Personal qualities and work ethic the key ingredient
Wed, 19 Dec 2012 16:42:00 GMT
Research shows that employers value work ethic above qualifications
EMPLOYERS are often more interested in a young jobseeker’s personal qualities and work ethic than their paper qualifications. That is one of the early conclusions of a University of Huddersfield researcher who is investigating what happens next when a young person who has been jobless or absent from education and training DOES find a job. What are the new challenges and pressures of entering the world of work?
It is an interesting area of research, but one that was relatively neglected, until Dr Lisa Russell (pictured) landed a Joseph Rowntree Foundation grant to delve into the subject. Now she is looking at case studies of young people who have been successful in gaining permanent employment and she will publish her conclusions and recommendations.
An early finding is that while employers take note of qualifications, other factors weigh more heavily with them.
“Employers are more interested in flexibility, a capacity for hard work, customer service skills, turning up on time – qualities of that sort,” said Dr Russell.
“This perhaps goes against the grain, because a lot of young people are urged into training and further education for bite-sized qualifications that for employers are not the most defining criteria,” she added.
Research into NEETs
The University of Huddersfield is a major centre for research into the lives of young people dubbed NEETS, meaning they are not in education, employment or training. Dr Russell, a Senior Research Fellow at the University’s Centre for Research in Post-Compulsory Education, is one of the team conducting a NEET project that has received £124,700 from the Leverhulme Trust.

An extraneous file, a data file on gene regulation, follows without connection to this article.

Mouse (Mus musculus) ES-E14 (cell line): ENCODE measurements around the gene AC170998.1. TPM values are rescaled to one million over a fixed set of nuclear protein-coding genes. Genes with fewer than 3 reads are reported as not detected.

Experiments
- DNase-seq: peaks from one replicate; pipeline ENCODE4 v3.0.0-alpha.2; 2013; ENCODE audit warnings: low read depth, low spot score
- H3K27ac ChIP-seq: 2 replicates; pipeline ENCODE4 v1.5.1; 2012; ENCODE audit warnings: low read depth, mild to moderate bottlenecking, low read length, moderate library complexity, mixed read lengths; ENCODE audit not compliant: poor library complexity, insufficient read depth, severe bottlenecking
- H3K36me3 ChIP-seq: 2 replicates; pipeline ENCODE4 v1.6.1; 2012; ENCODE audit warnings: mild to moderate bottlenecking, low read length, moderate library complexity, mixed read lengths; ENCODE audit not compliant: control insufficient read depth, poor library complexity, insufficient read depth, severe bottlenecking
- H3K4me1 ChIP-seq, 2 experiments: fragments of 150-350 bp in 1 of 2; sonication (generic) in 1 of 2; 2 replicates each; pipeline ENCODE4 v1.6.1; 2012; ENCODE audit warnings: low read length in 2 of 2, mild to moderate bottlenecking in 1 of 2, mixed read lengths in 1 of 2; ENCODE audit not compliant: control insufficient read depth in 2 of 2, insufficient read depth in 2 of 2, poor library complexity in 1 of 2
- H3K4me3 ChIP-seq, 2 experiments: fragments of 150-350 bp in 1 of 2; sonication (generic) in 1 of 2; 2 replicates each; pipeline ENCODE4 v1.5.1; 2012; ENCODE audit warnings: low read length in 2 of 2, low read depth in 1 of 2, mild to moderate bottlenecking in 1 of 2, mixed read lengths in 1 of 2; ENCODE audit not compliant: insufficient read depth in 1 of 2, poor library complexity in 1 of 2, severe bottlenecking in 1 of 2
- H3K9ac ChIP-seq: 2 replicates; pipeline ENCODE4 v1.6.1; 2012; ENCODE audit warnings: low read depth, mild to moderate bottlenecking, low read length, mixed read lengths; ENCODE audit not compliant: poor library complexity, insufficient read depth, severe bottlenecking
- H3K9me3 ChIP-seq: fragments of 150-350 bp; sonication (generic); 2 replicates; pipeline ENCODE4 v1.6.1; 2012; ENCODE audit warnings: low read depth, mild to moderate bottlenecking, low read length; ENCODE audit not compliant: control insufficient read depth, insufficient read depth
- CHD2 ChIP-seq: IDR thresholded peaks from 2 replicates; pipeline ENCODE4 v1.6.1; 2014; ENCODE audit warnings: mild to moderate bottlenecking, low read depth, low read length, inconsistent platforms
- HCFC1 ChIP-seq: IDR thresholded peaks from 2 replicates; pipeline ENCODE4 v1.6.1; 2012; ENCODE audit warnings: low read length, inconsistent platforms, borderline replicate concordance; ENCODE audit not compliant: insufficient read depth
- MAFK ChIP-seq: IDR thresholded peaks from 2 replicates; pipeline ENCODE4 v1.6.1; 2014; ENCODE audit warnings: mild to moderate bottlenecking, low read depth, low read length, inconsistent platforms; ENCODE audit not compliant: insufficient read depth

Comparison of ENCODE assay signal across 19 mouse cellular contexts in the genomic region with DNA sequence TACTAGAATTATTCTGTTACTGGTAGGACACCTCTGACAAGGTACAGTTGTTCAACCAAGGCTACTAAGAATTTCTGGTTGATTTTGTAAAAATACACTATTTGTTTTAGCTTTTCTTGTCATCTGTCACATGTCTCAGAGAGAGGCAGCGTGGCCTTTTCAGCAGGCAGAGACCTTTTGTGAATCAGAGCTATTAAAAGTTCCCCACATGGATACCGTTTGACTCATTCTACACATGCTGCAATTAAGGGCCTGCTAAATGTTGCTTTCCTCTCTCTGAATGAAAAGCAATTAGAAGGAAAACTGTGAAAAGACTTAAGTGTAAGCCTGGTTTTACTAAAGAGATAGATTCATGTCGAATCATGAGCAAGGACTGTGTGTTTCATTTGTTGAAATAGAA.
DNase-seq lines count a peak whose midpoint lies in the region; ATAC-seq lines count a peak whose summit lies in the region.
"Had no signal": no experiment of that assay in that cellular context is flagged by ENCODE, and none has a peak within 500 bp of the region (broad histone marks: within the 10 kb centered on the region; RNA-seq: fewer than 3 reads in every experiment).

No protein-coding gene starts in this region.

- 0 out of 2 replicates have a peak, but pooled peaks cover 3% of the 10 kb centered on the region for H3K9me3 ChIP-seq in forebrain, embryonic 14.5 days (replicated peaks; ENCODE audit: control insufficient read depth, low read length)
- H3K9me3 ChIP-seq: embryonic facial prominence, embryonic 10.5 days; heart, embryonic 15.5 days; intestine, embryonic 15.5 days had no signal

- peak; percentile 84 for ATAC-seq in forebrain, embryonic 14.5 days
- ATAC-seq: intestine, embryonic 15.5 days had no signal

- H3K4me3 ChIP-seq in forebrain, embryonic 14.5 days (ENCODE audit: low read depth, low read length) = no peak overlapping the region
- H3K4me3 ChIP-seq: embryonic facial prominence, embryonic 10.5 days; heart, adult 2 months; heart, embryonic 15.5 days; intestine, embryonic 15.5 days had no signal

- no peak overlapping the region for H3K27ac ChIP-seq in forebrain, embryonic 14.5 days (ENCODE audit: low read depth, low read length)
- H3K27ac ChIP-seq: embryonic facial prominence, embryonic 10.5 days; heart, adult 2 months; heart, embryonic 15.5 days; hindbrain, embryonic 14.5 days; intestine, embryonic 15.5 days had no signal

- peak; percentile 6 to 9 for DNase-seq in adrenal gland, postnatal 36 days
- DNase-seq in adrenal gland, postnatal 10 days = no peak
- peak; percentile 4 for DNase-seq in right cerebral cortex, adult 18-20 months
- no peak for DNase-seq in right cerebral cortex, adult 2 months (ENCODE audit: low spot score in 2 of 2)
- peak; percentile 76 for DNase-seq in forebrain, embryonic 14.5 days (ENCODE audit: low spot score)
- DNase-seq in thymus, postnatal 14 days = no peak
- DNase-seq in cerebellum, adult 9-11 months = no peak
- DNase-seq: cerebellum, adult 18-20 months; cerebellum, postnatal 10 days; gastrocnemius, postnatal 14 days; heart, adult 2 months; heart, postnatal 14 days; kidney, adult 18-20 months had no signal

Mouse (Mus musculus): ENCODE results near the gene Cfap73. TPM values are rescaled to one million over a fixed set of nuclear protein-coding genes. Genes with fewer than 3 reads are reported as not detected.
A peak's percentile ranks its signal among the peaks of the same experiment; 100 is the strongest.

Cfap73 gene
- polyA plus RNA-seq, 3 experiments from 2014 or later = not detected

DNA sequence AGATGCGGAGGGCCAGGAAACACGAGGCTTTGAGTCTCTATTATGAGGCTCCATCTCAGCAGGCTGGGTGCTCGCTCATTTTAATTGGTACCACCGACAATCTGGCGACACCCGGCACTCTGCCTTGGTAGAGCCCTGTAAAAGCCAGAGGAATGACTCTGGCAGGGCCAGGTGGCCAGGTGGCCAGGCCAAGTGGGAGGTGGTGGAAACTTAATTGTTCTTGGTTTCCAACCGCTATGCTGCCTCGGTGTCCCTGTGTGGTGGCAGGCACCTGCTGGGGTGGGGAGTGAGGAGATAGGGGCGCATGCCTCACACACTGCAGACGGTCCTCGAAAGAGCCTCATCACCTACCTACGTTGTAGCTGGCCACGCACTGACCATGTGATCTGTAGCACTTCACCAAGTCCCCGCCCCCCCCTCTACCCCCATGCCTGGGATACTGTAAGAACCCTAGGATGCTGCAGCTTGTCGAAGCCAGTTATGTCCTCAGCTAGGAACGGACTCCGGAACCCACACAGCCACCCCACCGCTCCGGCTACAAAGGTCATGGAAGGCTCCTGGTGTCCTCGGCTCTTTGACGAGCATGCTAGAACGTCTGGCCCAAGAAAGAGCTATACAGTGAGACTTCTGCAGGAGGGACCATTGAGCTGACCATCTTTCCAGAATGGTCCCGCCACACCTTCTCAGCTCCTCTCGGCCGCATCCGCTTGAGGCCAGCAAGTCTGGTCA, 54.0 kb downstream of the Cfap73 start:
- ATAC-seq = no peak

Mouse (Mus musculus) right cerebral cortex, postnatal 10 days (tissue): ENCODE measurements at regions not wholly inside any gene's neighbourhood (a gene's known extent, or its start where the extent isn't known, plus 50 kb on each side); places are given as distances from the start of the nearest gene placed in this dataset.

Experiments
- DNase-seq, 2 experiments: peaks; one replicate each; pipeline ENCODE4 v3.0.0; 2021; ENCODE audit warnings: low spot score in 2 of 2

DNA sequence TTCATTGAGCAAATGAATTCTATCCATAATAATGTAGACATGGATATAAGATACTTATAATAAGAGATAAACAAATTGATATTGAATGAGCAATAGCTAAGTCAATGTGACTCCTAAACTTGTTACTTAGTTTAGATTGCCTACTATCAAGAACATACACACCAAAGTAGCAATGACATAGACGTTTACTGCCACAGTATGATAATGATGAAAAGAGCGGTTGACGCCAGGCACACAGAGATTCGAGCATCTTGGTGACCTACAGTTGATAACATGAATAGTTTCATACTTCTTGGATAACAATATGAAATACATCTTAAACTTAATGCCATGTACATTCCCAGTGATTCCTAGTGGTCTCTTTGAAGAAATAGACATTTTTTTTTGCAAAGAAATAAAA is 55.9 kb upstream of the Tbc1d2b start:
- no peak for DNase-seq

Now she has been awarded £9,935 by the Joseph Rowntree Foundation for a five-month project that she describes as a development of the existing work on NEETS. She is examining the experience of 16-18-year-olds who move into work in the private sector.
“I am looking at problems they might have faced on the pathway into work and what they feel about the progression and retaining work. A lot of NEET young people tend to end up in poorly paid jobs that are insecure and not long term, so the research is about trying to find how young people overcome those barriers,” said Dr Russell.
Central to the project will be in-depth interviews with two young men – one who has found work in the North of England with an international restaurant chain; and one in the South who has entered the construction industry.
“I am finding out how they gained employment in the first place and also how they retain employment and the research is as much from the employer’s perspective as that of the young person,” said Dr Russell.
At the conclusion of her project she will write a report and recommendations for the Joseph Rowntree Foundation and she hopes that her findings will help inform policy in fields such as local government strategy, company recruitment, career advice structures and welfare-to-work programmes.